Orpik, Gonchar back together for Penguins
The Penguins' two most tenured defensemen opened the Stanley Cup playoffs Wednesday night as they closed them last spring — playing together.
In a lineup alteration aimed at improving his club's overall defense, coach Dan Bylsma reunited Brooks Orpik and Sergei Gonchar.
Until a third of the way through the regular season, they had been a regular defense pairing dating to late 2008. In the final regular-season weeks, Orpik had played with Kris Letang, and Gonchar was teamed with Mark Eaton.
Letang opened Game 1 of a first-round series against Ottawa by playing with Eaton. The Penguins finished the regular season by allowing at least three goals in nine of 13 games.
Kunitz, Cooke in play
Left wings Chris Kunitz (shoulder) and Matt Cooke (concussion) each played in Game 1 despite uncertainty about their respective statuses after a morning practice at Mellon Arena. Kunitz, who had missed four straight games to close the season, opened on a line with right wing Bill Guerin that was centered by Sidney Crosby. That line was a regular unit for the Penguins last postseason. Cooke was injured during a fight last Saturday night with Atlanta winger Evander Kane. He underwent a battery of several tests designed to induce physical and mental stress over the past few days, including a few hours before Game 1. He opened on a line with center Jordan Staal and right wing Tyler Kennedy — the Penguins' famed "Nightmare Line," which started the game.
The Penguins did not dress forwards Mike Rupp and Eric Godard, and defenseman Jay McKee. Ottawa was without the following healthy players: wingers Shean Donovan and Ryan Shannon; center Joshua Hennessy; defensemen Jared Cowen, Derek Smith and Brian Lee; and goalie Mike Brodeur.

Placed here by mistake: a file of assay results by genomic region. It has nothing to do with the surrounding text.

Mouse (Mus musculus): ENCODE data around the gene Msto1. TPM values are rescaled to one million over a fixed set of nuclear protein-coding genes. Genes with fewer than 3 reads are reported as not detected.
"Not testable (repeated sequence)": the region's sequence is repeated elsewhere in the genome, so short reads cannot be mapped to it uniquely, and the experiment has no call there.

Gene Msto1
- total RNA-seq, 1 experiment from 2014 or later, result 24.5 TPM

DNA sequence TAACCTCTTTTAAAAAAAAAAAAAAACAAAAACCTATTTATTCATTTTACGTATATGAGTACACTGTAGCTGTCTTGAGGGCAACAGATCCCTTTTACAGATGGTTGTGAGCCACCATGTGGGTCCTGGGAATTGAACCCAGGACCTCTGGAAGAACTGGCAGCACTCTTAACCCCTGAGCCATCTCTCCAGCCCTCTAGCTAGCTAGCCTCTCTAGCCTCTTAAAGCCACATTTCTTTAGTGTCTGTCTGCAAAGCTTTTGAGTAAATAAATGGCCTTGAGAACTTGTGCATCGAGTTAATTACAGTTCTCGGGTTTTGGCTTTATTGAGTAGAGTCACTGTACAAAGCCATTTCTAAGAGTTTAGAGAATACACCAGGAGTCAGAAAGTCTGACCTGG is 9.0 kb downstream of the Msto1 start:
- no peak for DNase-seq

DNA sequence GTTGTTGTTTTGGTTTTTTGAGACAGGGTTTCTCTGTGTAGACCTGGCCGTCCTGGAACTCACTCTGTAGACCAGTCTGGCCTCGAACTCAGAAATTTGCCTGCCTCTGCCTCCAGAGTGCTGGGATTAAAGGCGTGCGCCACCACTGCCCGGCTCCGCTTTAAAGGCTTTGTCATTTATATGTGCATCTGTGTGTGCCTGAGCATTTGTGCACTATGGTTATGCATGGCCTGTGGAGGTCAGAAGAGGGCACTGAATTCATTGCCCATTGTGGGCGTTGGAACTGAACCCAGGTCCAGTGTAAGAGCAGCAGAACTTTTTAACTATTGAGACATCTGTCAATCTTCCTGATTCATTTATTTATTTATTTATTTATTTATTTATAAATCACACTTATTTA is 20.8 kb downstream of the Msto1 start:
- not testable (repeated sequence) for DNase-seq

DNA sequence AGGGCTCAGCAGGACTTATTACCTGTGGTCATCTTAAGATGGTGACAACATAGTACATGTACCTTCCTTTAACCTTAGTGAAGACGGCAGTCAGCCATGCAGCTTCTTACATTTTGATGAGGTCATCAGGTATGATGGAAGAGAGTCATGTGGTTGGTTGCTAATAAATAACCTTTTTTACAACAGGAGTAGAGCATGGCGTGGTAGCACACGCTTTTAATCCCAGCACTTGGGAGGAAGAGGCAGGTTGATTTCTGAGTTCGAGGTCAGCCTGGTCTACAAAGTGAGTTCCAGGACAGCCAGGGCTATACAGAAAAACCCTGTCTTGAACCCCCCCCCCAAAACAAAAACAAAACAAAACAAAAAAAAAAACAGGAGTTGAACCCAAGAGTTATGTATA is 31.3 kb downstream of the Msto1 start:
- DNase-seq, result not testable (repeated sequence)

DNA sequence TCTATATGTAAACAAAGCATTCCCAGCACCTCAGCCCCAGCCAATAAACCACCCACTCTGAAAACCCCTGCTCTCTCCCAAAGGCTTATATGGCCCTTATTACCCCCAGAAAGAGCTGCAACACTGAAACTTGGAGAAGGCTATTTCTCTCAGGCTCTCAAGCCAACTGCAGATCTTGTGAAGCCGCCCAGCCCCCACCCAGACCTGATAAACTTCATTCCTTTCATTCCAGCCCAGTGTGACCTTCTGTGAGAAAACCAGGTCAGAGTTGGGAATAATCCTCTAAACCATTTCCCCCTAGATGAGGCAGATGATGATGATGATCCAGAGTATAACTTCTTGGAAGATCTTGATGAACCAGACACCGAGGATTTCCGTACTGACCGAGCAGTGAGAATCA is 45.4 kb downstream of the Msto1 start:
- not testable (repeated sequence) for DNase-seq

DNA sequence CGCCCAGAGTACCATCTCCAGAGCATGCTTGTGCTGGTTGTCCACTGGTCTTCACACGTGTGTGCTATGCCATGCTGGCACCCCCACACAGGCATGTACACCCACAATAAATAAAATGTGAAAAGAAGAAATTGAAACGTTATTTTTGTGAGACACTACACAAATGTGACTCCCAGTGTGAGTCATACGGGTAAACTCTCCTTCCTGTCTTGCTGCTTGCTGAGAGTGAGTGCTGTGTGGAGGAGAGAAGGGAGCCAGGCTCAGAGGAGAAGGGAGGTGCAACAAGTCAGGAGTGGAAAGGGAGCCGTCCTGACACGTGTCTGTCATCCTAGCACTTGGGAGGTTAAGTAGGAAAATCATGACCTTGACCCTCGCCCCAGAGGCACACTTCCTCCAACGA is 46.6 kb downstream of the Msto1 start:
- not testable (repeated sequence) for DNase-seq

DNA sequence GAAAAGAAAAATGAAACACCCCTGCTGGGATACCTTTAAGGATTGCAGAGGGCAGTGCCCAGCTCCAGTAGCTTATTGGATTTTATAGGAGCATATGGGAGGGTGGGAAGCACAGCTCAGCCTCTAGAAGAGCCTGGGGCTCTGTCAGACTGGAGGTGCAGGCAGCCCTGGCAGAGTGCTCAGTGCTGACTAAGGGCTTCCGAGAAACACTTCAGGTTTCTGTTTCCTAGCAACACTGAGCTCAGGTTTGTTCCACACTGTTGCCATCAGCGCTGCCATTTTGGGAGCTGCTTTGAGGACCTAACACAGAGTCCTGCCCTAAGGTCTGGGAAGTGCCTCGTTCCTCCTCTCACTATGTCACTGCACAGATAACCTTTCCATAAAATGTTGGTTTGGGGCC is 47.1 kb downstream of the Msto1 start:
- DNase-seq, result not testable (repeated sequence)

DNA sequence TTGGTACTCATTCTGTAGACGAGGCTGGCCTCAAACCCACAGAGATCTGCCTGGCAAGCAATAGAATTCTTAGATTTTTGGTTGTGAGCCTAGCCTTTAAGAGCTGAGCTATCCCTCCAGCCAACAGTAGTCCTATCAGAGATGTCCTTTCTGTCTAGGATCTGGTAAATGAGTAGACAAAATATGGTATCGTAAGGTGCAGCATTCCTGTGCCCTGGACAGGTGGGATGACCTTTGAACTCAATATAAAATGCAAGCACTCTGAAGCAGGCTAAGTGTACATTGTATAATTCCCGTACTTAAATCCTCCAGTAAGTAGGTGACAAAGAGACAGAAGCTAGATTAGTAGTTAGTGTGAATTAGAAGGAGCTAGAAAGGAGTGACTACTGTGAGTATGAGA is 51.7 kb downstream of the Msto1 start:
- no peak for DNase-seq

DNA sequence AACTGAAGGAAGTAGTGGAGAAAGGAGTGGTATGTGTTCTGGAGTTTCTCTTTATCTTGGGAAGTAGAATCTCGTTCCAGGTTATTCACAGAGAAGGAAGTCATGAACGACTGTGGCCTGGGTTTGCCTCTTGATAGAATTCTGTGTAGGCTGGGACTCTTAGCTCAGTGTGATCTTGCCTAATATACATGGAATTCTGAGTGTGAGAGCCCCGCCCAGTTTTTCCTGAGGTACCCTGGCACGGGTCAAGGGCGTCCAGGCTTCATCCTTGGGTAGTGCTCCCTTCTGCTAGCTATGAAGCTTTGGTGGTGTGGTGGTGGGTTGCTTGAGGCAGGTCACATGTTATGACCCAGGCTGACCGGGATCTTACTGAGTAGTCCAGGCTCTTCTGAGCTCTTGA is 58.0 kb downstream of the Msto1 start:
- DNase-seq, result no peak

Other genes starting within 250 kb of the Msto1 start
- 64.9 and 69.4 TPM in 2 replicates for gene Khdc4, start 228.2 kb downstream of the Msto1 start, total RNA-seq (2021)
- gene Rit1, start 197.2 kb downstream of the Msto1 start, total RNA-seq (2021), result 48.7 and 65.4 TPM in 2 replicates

Record TV ratings
The Penguins paced all national markets in local television ratings for the regular season, setting a new team record at 8.17 average for games on FSN Pittsburgh. That represented a 17 percent increase to best a record from last season, 6.98. All ratings are according to Nielsen Media Research.
Show commenting policy
TribLive commenting policy
You are solely responsible for your comments and by using TribLive.com you agree to our Terms of Service.
We moderate comments. Our goal is to provide substantive commentary for a general readership. By screening submissions, we provide a space where readers can share intelligent and informed commentary that enhances the quality of our news and information.
While most comments will be posted if they are on-topic and not abusive, moderating decisions are subjective. We will make them as carefully and consistently as we can. Because of the volume of reader comments, we cannot review individual moderation decisions with readers.
We value thoughtful comments representing a range of views that make their point quickly and politely. We make an effort to protect discussions from repeated comments either by the same reader or different readers.
We follow the same standards for taste as the daily newspaper. A few things we won't tolerate: personal attacks, obscenity, vulgarity, profanity (including expletives and letters followed by dashes), commercial promotion, impersonations, incoherence, proselytizing and SHOUTING. Don't include URLs to Web sites.
We do not edit comments. They are either approved or deleted. We reserve the right to edit a comment that is quoted or excerpted in an article. In this case, we may fix spelling and punctuation.
We welcome strong opinions and criticism of our work, but we don't want comments to become bogged down with discussions of our policies and we will moderate accordingly.
We appreciate it when readers and people quoted in articles or blog posts point out errors of fact or emphasis and will investigate all assertions. But these suggestions should be sent via e-mail. To avoid distracting other readers, we won't publish comments that suggest a correction. Instead, corrections will be made in a blog post or in an article.